B&M Racing and Performance’s involvement in performance and racing transmissions goes back to the early 1950s when it developed the first four-speed automatic transmission for racing, known by gearheads as the Hydro Stick transmission. But besides transmissions themselves, B&M also saw a need to provide other performance parts for automatic transmissions, and performance torque converters and shifters were added to its arsenal of racing-inspired components for street and strip applications.
Many of us are familiar with the various shifter styles and designs available from B&M, but one design that has been a favorite among enthusiasts has been the ratcheting shifter. B&M ratchet shifters are available in several designs and configurations, each able to safely and accurately perform shifting duties.
What makes the ratcheting shifter unique is that it includes a one-handed lockout from reverse and park, and provides positive shifting in the forward gears without accidental or missed shifts. The ratcheting shifter doesn’t move the shifter through several positions when moving through gears; there is a detent that maintains the shifter in one final position while the ratcheting mechanism moves the cable and the shift lever on the transmission. Working much like a bump-shifter, once the shift lever is moved to the forward gear positions, a simple bump forward or backwards will allow shifting to the next gear only – it is impossible to shift two gears at a time.Along with the ability to prevent mis-shifts, the beauty of ratcheting shifters is the reverse-lockout function. When shifting manually, the shifter will shift past drive and into neutral, but it will lockout and prevent shifting into reverse. To put the vehicle into reverse or park, the shifter must be placed in drive, the trigger must be lifted, and then the shifter can be moved forward into reverse or park. The problem of over-shifting into reverse or park is a major safety issue and, per the NHRA, it is a requirement for all shifters used in competition to have this reverse-lockout function.
A closer look at the ratcheting mechanism shows a series of levers and gears on the shifter that keep the lever from moving too far. As the lever is moved forward or back, the cable is pulled and the mechanism is locked out from moving any further. Releasing the lever returns it to the prior position, ready for the next up- or down-shift. Whether the transmission is a three-speed or a four-speed, the same shifter can accommodate a variety of automatic transmissions from Ford, GM, and Mopar.
This shifter location was required with the bench seat, but was not the best location for ergonomics, or reach.
There are several methods for placing the shift lever into the forward-gear mode, depending on the shifter design and model. We previously had a hammer shifter on our ’65 Belvedere but, with a new transmission being installed and the conversion from a bench to bucket seats, our entire configuration was going to change. We felt that an update to the shifter position would be more comfortable on the driver, so we put in B&M’s Quicksilver ratcheting shifter.
We connected with B&M’s Dale Dotson to talk about all of the different ratchet shifters; according to Dotson, “B&M currently offers six models of ratcheting shifters, with three of those models available for console applications. With the exception of certain console-specific models, all of B&M’s automatic shifters would be considered a universal fit and will operate many different vehicles and transmissions. All you have to do is choose your preferred shifting mechanism and look for your vehicle.”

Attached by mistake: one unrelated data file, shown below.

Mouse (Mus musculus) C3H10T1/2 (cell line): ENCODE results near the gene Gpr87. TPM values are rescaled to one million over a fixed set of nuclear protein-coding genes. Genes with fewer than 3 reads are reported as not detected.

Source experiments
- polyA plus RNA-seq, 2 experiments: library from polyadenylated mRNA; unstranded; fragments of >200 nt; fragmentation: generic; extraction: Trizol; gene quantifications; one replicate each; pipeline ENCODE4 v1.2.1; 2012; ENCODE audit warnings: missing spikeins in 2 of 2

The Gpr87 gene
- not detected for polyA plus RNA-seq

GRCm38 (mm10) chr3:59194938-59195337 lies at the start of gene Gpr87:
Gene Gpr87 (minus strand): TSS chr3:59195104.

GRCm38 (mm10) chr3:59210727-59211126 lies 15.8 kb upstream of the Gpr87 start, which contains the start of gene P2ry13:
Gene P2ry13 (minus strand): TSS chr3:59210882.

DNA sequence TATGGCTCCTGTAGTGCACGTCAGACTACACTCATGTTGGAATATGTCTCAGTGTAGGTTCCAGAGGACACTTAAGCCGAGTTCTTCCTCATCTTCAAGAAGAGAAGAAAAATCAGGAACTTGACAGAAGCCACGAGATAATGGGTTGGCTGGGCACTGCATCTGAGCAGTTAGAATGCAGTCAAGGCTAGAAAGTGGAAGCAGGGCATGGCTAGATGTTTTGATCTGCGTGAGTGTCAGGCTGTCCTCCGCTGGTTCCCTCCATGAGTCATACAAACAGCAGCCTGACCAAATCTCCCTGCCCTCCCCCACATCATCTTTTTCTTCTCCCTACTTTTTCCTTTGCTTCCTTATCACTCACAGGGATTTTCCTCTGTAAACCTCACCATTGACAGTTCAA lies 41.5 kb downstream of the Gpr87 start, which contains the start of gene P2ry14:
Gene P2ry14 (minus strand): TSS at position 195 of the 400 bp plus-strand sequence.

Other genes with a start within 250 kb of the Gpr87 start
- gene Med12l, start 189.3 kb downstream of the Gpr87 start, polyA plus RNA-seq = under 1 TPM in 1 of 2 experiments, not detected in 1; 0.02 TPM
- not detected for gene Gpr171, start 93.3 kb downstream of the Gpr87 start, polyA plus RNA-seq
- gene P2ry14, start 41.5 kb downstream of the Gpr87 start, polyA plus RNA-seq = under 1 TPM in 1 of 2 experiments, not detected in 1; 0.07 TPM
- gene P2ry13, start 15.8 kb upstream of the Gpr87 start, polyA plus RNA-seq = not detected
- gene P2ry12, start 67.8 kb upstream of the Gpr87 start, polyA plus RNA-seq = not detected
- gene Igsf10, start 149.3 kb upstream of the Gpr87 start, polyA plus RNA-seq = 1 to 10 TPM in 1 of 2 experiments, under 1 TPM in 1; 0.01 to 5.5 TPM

Dotson expounded on their line of ratcheting shifters, stating, “The main difference between our ratcheting shifters is the look – fundamentally, they all shift the same way. The one difference is the way the reverse lockout functions between shifters.
With each shifter kit from B&M Racing, several levers and brackets are available for many of today’s popular transmissions. The same shifter body has been engineered to work with many three- and four-speed automatic transmissions by using the proper bracket and transmission lever.
“On the shifters with a small T-handle trigger, such as the Pro Ratchet shifter, you will lift the trigger to move the shifter out of Park and into gear. The Quicksilver shifter functions the same way as the other models that have a trigger, with the exception of lifting the shift ball handle straight up to access forward and reverse gear functions rather than using a trigger. Also, the Pro Ratchet has a small reverse-lockout lever that can be pushed to unlock the reverse-lockout so you can access the parking gear.
“After giving us all the details on their current ratcheting shifters, we asked Dotson what B&M has for us to look forward to in the future. Dotson replied, “We’re currently developing and introducing new B&M products every month; we have numerous ideas on the drawing board for both shifters and other products. With manufacturers making five- and six-speed automatic transmissions these days, B&M is also looking into ratchet shifters for these. There is no set release date, but we always encourage customers to provide us with feedback and ideas.”
Mounting the shifter further back after we installed bucket seats helped tremendously. And the ratcheting movement means precise, positive shifts in forward gears only - and only one gear movement at a time. A new center console will hide the opening in the carpet.
So whether you’re looking to take your track day performance to the next level, shave time off your quarter-mile, or just for a better way to shift your street machine, check out the B&M website and pick the ratchet shifter that’s right for you.